copies of these collections in diverse nodes, DPN
protects against the risk of catastrophic loss due to
technology, organizational or natural disasters."
• Directory of disciplinary repositories (Simmons College) =
• Some major disciplinary repositories:
• SSRN (Social Sciences Research Network)
• RePEc (Research Papers in Economics)
• E-LIS (Eprints in Library and Information Science)
• PMC (PubMedCentral)
• Ag Econ Search (University of Minnesota)
Focus: PubMed Central (PMC)
“PMC (PubMed Central) launched in 2000 as a free archive for full-text biomedical
and life sciences journal articles. PMC serves as a digital counterpart to the NLM
extensive print journal collection; it is a repository for journal literature deposited by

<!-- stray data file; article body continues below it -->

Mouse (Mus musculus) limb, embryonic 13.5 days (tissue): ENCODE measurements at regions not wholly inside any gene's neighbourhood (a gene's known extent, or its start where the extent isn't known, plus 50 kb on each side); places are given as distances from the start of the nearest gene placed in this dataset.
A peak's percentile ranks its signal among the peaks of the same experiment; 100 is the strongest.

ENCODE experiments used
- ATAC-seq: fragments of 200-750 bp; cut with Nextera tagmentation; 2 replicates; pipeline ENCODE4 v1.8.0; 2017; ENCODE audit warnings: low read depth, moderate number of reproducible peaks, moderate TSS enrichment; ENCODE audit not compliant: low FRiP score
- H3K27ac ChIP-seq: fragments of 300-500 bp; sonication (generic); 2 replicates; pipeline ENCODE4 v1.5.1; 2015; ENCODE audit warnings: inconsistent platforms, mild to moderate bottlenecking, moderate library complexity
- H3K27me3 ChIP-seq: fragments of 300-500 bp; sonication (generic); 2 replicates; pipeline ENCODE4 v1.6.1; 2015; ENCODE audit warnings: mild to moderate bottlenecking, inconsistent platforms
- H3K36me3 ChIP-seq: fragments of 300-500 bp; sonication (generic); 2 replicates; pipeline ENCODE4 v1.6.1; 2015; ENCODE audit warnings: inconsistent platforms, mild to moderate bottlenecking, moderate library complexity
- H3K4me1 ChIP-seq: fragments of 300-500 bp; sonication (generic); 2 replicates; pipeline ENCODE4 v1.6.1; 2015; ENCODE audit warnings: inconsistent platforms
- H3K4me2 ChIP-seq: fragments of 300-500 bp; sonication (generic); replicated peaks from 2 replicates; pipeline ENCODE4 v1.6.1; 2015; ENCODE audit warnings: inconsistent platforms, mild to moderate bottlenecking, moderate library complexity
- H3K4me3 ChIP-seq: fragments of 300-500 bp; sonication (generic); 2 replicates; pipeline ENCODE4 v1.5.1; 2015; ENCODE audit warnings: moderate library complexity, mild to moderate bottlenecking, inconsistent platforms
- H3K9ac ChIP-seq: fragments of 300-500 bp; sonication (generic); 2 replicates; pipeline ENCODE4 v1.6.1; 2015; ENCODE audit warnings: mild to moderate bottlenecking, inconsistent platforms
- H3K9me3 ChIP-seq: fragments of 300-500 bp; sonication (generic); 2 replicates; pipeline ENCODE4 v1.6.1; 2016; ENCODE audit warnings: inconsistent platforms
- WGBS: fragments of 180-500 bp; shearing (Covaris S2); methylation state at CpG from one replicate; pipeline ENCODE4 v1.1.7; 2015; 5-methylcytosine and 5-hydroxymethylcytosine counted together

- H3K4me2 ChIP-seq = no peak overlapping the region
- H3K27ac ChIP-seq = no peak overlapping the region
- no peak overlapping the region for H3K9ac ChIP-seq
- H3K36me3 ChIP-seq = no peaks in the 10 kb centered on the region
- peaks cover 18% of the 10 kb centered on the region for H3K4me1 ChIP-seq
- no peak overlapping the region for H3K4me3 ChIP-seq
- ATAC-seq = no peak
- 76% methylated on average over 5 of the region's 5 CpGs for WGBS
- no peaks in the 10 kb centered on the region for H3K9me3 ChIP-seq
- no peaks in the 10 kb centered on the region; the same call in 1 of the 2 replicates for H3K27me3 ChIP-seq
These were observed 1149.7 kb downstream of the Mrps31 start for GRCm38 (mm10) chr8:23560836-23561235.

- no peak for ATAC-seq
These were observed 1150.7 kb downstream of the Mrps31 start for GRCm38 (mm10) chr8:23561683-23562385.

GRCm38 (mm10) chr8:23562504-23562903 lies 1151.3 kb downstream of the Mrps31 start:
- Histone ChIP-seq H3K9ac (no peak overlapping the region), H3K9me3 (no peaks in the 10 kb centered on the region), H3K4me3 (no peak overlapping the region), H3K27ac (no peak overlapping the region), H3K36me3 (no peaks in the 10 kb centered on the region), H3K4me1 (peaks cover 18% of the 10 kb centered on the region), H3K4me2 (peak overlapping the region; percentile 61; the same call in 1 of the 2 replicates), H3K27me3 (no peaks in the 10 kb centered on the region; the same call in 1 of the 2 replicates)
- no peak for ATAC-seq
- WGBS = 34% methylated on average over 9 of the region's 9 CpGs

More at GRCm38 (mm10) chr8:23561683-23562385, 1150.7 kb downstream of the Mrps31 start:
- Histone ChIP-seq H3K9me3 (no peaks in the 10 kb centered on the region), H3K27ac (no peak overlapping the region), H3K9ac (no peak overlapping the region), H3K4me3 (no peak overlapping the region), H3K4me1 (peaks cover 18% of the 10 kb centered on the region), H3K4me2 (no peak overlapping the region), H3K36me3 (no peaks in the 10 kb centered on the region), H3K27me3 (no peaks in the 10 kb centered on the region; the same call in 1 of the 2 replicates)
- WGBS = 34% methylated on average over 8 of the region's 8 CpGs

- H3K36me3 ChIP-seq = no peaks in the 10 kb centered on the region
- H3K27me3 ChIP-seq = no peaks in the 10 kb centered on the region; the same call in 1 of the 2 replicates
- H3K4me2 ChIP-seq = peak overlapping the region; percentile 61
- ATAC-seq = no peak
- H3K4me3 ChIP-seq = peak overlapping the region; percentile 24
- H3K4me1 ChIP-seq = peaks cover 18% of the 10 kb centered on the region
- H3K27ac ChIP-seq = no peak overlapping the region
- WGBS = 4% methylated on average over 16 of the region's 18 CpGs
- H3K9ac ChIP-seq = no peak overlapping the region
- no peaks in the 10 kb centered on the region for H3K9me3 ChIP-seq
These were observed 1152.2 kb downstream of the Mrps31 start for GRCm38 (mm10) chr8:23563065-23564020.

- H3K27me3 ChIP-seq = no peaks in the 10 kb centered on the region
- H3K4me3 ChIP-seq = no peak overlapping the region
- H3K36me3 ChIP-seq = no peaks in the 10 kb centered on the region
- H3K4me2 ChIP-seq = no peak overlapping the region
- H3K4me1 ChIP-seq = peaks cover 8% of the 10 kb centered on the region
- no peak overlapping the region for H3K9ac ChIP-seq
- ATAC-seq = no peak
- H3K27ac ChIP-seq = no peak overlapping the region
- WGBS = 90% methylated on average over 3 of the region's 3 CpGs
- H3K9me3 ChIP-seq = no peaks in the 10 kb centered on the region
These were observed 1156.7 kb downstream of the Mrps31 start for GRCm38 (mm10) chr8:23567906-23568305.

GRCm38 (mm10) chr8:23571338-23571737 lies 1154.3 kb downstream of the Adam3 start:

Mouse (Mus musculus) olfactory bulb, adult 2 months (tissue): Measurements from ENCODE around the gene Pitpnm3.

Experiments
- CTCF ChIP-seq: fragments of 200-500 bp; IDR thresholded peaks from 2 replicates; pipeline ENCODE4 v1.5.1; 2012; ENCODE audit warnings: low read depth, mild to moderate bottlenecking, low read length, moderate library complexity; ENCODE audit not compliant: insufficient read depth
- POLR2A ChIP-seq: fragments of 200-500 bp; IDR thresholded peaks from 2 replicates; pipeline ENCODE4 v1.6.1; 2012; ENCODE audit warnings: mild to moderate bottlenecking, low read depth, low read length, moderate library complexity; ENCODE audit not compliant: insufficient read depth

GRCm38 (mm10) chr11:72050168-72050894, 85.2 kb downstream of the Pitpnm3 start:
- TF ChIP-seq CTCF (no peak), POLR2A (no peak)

participating publishers, as well as for author manuscripts that have been submitted
in compliance with the NIH Public Access Policy and similar policies of other
research funding agencies. Some PMC journals are also MEDLINE journals. For
publishers, there are a number of ways to participate and deposit their content in this
archive, explained on the NLM Web pages Add a Journal to PMC and PMC
Policies. Journals must be in scope according to the NLM Collection Development
Manual. Although free access is a requirement for PMC deposit, publishers and
individual authors may continue to hold copyright on the material in PMC and
publishers can delay the release of their material in PMC for a short period after
publication. There are reciprocal links between the full text in PMC and
corresponding citations in PubMed. PubMed citations are created for content not